Hot Issues in 2013? Here’s Hoping Kids & Moms Make the List

Capitol-building

Looking back, 2012 may be the year when a million moms discovered their inner activist. There were elections to motivate us, controversies over women’s health, a major health reform law before the Supreme Court—and, of course, a gun tragedy that had us all seeking answers and ways to protect our kids.

The Texas legislature meets regularly only once every two years and only for 140 days, but you can bet a lot of lawmakers paid attention to last year’s news, too. Hopefully, the laws they’ll try to pass will help kids and families, but that’s not so clear yet. Here are 6 issues to watch, plus what you can do about them starting now.

1. Will Texas restore funding for schools and more?

A lot of what happens at our kids’ schools and in the community gets decided at the state level. The budget is a big factor. In 2011, lawmakers cut over $5 billion from public education. Now there is more than enough money to undo that mistake, because of an unexpected windfall—both in state savings, sometimes called the “Rainy Day Fund” and from the sales tax. But will lawmakers use it?

What you can do: Texas Forward is collecting signatures from Texans who support investments in education and services for children. Have you signed yet?

2. Will pre-K save the day?

Maybe you saw how San Antonio voted for a city-wide preschool initiative last fall? This is a big issue for Texas as a whole, since right now a lot of kids are struggling at school. Many experts believe getting kids learning earlier is key. Lawmakers in 2011 scrapped full-day pre-K in the budget, but research since has shown Texas actually saves money with pre-K, as kids do better and huge progress follows.

What you can do: The Texas Early Education Alliance sends out action alerts when lawmakers need to hear from you about pre-K. Get on the list here.

3. Will the campaign against child obesity get gutsy?

A pretty cool thing you might not have seen in the news: some cities and states actually are succeeding in bringing down their childhood obesity rates. Now our friends at Big Food make that pretty hard to do, so you can imagine it took some big, bold moves in places like New York City and California—but also in El Paso and Mississippi. Upping how much P.E. kids get, curbing the junk in school vending machines, and making lunch healthier all had a role.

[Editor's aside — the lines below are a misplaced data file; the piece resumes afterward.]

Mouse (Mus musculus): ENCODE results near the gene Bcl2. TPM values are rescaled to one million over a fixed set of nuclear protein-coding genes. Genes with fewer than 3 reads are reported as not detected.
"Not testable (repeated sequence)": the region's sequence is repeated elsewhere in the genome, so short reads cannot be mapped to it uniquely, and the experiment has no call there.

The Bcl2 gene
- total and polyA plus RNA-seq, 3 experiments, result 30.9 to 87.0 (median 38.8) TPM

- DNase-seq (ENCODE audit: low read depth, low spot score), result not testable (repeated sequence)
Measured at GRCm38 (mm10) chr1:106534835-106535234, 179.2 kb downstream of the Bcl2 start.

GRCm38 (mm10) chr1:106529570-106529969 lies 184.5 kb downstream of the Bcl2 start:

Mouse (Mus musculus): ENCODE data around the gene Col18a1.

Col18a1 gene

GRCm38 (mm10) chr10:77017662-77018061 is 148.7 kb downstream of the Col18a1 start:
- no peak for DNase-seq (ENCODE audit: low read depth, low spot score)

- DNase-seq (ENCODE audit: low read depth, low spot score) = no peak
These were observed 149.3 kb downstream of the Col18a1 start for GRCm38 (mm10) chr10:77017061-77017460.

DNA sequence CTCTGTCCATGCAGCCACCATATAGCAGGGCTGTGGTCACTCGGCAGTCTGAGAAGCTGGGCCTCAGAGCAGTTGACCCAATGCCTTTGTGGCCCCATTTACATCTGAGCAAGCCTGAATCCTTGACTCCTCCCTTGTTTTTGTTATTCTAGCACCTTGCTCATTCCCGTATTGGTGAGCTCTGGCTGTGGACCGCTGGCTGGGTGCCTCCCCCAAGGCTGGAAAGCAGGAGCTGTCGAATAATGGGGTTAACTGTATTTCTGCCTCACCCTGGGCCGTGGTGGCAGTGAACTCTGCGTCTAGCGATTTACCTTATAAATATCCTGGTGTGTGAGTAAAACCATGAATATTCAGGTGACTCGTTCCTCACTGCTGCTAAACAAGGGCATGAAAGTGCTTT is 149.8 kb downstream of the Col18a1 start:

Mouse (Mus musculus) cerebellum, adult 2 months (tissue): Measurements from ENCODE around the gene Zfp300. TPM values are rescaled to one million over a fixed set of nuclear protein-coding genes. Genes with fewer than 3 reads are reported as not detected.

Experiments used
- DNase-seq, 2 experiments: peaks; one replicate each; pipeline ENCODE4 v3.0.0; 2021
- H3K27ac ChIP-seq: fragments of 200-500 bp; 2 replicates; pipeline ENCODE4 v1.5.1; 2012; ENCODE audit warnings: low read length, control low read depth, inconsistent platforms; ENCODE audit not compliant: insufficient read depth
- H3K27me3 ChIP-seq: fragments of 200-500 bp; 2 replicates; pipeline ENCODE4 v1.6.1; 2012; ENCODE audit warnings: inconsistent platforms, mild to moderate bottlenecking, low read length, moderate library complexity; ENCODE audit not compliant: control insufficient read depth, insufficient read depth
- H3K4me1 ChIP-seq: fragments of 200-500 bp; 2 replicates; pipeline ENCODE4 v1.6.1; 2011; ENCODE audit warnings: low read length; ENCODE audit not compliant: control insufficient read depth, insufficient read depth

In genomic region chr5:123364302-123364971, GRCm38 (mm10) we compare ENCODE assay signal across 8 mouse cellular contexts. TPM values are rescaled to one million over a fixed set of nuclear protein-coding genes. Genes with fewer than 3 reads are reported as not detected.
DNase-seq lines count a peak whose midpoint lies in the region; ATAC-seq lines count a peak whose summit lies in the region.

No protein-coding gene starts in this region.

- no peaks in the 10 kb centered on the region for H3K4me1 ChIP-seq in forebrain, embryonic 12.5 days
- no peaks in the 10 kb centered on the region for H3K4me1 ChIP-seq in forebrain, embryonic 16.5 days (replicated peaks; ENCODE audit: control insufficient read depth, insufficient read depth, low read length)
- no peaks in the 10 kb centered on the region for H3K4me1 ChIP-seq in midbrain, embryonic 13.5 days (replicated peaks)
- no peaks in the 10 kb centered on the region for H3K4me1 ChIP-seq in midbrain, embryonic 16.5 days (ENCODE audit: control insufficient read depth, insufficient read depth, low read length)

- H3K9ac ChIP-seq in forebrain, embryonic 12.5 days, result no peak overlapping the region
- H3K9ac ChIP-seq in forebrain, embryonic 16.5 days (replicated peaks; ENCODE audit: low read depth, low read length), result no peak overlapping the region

What you can do: Check out the Partnership for a Healthy Texas and DrinkWell Texas, a couple of efforts so our state follows (ahem) Mississippi’s lead.

4. Will women’s health stop being a punching bag?

The last time lawmakers got together, family planning and women’s health services took huge hits. Now powerful groups like the Texas Medical Association and the Texas Pediatric Society are joining up to say not just women, but also their families, children, and communities, deserve better this time around.

What you can do: Get an organization you’re involved with to sign on with the new Texas Women’s Healthcare Coalition.

5. Will the solution for guns in schools be . . . more guns in schools?

That’s what some are proposing, including measures to have more armed guards at elementary and secondary schools and to train teachers to use guns.

What you can do: Several of us who write for LiveMom’s Mommy Mob section also work at Texans Care for Children, where we make the case to elected officials about what’s right for kids. We’d love to hear what you think Texas and the country should do to protect kids in the post-Newtown era. Add a comment below, drop me a line, or come talk to one of us about it if you’ll be with us for our Feb. 6 conference.

6. Will Texas expand Medicaid?

The Supreme Court decided states would have some leeway in one especially important part of implementing the Affordable Care Act. That includes something that would be entirely paid for by the feds for three years (and nearly entirely after that): the extension of Medicaid to cover about 1.5 million uninsured Texans, many of them low-income parents. Extending Medicaid hasn’t won the support of Texas’ governor and lieutenant governor yet, but this is far from a done deal. A lot of conservative states have decided this Medicaid deal is too good for community hospitals and for families for a state to pass up.

What you can do: Join the Texas Well and Healthy campaign on March 5 for a huge rally and event in support of this Medicaid solution for Texas.

This is just a sample, and I’ll let you know about some others in the weeks to come. In the meantime, what would you add to the list? What are you keeping an eye on or hoping for in 2013?

Christine Sinatra is the communications director for Texans Care for Children and mom to a kindergartener. Her past experience includes working as a reporter for the Austin American-Statesman and the Oakland Tribune company, being a Peace Corps volunteer for high school girls in Africa, and studying at UT’s LBJ School of Public Affairs.